22 May 2013:
Side Hill Screens
As we have stated previously, we are going to be taking the ideas developed in this column over the last couple of years and developing them into design practices. This is how it works. We will provide the basic narrative here for one design practice each week. We will keep it open for comments for one month. After that, we will finish it in formal form and offer it for sale at a modest price. Here is where you come in. If you make a substantive contribution to a standard, the organization for which you work will be granted a pro bono license to use that standard with its current issue number for as long as you like. We have had good response so far! Contribute, please.
Side Hill Screens (LGM 2013.020.01
The side hill screen is a low-cost, low-maintenance screening technology. The SHS element is a curved, slotted, wedge-wire screen with slots ranging from 0.010" to 0.125" oriented perpendicular to the direction of flow. In the paper industry, side hill screens may be used as a thickener in the recycling process or as a rejects separator in cleaning.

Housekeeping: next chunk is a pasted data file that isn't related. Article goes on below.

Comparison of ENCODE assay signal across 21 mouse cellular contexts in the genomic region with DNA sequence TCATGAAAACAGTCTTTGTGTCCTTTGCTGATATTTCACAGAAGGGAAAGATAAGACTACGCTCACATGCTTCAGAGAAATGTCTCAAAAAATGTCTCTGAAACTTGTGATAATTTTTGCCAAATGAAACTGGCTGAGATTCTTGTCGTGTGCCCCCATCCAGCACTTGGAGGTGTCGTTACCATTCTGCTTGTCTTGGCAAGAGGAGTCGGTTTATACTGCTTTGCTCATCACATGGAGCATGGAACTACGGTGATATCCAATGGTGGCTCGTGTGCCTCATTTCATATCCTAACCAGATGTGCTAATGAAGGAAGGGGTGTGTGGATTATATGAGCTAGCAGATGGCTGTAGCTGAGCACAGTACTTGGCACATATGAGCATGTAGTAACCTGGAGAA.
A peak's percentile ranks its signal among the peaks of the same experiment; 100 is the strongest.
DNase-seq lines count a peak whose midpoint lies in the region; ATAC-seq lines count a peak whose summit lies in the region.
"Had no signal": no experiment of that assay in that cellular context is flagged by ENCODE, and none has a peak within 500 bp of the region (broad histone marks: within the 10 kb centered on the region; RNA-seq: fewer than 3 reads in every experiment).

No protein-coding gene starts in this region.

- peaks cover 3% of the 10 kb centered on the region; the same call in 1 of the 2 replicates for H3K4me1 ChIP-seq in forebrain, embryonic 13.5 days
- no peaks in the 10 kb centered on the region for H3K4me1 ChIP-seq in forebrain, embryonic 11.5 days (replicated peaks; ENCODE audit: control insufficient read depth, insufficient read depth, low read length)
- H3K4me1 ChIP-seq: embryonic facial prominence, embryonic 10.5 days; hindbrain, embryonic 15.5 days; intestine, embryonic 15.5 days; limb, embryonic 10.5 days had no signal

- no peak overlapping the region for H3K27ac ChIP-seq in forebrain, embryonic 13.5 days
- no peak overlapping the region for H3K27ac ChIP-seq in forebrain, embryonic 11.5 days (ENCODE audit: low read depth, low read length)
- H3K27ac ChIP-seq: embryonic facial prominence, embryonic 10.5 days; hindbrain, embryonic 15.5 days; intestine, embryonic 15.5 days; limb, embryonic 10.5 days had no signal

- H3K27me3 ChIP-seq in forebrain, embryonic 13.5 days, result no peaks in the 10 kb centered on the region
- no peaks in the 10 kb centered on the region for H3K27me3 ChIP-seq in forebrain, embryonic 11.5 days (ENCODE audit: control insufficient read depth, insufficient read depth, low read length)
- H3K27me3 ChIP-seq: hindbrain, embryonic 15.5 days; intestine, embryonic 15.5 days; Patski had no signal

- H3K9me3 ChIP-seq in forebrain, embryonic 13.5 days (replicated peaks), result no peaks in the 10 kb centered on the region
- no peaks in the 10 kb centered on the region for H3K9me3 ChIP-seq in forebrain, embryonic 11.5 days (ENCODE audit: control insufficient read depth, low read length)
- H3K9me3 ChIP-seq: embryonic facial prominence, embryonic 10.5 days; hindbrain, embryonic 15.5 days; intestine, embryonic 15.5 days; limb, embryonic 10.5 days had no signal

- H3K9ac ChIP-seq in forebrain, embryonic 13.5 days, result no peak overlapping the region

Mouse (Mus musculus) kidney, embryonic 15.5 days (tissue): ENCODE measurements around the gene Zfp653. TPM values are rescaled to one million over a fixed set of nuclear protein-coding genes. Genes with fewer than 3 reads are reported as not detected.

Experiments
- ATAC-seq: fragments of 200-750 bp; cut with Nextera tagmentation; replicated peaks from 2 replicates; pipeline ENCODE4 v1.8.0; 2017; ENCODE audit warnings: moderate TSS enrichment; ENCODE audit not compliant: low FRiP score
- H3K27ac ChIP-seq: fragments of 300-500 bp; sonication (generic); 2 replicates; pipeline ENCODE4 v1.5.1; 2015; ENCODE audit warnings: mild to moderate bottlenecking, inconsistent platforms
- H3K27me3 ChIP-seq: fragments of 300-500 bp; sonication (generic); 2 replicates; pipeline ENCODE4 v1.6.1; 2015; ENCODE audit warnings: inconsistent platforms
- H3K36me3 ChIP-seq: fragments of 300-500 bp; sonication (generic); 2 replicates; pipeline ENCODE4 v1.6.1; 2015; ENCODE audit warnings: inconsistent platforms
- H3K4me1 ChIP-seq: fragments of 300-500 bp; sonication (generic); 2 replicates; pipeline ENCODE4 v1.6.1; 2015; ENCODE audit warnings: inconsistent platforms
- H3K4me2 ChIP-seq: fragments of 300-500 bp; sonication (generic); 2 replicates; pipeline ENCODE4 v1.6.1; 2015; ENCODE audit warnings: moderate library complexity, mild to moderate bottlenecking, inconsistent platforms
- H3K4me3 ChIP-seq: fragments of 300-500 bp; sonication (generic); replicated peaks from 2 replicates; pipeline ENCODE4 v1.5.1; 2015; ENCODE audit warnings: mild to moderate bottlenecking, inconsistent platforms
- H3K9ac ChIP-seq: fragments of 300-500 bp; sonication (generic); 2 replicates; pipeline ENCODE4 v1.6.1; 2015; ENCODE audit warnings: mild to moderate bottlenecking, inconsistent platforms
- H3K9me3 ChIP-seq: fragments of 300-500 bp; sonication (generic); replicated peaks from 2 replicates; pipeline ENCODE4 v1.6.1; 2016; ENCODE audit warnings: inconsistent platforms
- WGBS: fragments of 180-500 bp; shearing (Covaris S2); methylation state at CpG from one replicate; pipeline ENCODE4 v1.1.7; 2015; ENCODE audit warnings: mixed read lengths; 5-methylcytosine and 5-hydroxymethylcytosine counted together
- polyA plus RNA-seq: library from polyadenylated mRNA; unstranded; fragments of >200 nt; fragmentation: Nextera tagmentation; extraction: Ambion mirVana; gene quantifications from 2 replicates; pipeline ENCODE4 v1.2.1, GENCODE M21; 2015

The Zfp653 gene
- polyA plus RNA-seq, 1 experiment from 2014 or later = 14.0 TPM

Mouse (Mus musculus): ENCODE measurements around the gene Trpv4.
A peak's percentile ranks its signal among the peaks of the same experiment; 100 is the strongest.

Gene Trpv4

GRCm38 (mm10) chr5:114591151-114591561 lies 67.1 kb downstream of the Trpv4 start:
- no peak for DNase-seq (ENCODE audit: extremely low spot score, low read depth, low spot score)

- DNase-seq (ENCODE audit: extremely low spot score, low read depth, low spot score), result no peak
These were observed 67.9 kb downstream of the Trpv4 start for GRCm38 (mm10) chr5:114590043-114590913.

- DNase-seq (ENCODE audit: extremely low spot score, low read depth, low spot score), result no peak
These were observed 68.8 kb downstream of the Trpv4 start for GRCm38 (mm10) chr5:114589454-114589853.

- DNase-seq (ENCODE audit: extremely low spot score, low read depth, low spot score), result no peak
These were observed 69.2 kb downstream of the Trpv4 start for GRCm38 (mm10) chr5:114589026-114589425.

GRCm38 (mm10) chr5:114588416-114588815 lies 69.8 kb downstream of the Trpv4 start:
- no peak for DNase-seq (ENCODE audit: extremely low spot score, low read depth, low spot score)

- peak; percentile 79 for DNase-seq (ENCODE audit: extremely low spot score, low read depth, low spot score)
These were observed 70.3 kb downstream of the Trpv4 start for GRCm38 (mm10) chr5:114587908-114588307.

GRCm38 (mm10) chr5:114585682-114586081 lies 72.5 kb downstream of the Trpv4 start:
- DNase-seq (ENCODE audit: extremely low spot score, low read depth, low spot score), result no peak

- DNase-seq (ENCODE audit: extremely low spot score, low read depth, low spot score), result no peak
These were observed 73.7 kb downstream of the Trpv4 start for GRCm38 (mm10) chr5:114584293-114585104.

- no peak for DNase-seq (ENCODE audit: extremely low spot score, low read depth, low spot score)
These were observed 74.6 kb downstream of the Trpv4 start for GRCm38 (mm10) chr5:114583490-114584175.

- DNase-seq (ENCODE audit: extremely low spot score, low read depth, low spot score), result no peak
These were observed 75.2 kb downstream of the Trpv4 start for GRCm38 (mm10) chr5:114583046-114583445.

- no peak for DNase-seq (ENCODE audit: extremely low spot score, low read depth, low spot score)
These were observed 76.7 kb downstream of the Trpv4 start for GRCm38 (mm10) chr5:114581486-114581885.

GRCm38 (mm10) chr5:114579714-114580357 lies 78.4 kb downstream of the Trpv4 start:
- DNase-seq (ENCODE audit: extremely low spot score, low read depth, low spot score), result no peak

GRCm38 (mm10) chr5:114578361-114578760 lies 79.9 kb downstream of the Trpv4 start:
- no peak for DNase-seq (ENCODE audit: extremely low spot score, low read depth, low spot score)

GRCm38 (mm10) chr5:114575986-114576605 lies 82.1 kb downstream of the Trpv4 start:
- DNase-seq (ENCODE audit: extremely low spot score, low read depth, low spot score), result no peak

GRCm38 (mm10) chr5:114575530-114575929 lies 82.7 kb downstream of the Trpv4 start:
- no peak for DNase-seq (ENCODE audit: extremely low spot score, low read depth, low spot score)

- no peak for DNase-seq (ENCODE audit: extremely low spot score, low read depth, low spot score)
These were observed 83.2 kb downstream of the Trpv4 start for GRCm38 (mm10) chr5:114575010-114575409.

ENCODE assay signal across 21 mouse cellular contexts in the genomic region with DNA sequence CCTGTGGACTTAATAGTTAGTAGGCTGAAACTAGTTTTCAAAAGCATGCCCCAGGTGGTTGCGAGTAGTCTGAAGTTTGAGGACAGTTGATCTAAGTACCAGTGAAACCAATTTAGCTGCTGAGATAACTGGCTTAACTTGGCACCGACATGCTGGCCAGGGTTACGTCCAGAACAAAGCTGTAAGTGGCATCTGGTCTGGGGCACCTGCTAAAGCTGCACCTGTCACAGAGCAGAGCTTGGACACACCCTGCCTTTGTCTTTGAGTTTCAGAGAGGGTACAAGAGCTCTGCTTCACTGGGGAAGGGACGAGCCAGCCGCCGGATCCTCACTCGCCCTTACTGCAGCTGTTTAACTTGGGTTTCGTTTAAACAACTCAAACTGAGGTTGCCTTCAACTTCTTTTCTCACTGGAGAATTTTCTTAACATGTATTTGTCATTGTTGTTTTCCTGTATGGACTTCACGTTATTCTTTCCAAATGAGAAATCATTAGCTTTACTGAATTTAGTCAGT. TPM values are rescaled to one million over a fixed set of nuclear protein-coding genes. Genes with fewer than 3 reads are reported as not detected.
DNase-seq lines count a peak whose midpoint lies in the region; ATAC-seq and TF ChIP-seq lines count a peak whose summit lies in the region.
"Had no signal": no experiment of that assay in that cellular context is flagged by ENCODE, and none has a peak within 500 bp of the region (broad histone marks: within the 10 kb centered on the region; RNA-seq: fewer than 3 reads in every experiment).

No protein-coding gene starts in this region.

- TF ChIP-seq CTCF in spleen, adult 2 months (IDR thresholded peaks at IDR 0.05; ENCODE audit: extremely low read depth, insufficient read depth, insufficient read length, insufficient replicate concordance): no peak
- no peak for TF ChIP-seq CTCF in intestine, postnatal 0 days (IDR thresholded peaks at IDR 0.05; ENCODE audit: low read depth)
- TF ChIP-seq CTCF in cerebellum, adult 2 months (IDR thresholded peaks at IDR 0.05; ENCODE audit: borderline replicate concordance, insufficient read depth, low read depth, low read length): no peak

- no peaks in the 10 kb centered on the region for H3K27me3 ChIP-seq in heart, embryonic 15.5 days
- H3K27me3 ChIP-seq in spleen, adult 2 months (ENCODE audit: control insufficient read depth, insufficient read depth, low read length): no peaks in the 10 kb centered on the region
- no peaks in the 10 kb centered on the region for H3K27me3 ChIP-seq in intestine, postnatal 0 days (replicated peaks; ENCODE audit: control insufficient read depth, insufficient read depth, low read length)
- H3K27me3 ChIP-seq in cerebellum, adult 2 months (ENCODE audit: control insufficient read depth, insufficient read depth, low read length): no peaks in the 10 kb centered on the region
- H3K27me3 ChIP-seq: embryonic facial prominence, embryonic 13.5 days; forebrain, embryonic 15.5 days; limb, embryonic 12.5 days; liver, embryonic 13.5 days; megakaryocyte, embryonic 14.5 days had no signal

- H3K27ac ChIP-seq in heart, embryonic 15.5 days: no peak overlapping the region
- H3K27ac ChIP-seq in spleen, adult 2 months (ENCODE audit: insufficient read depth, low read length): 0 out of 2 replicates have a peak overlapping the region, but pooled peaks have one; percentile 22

Wedge-wire screens are formed by laying stainless steel wires, having trapezoidal shaped cross-sections, parallel to one another with a small gap between them. The openings therefore are long slots. With a wedge-wire screen the shape of the target particles will greatly influence the efficiency of removal. Three dimensional hard particles will be removed at a much greater efficiency than flat scaly particles that could orient themselves to slip through the slots.
Instead of stainless steel, side hill screens can be manufactured from a lightweight frame and a surface something like a forming wire. This will not only reduce the weight of the screen, but may lead to lower costs in some cases, depending on the material used.
To construct side hill screens using lightweight material.
This design would have to be less expensive than fancy lamella like surfaces.
Additionally, we can see the possibility that the desire for a different consistency would only require a change of the wire.
As always, your comments will be appreciated.
Brian Brogdon, Ph.D.
Send us your comments by emailing Brian Brogdon
or Jim Thompson!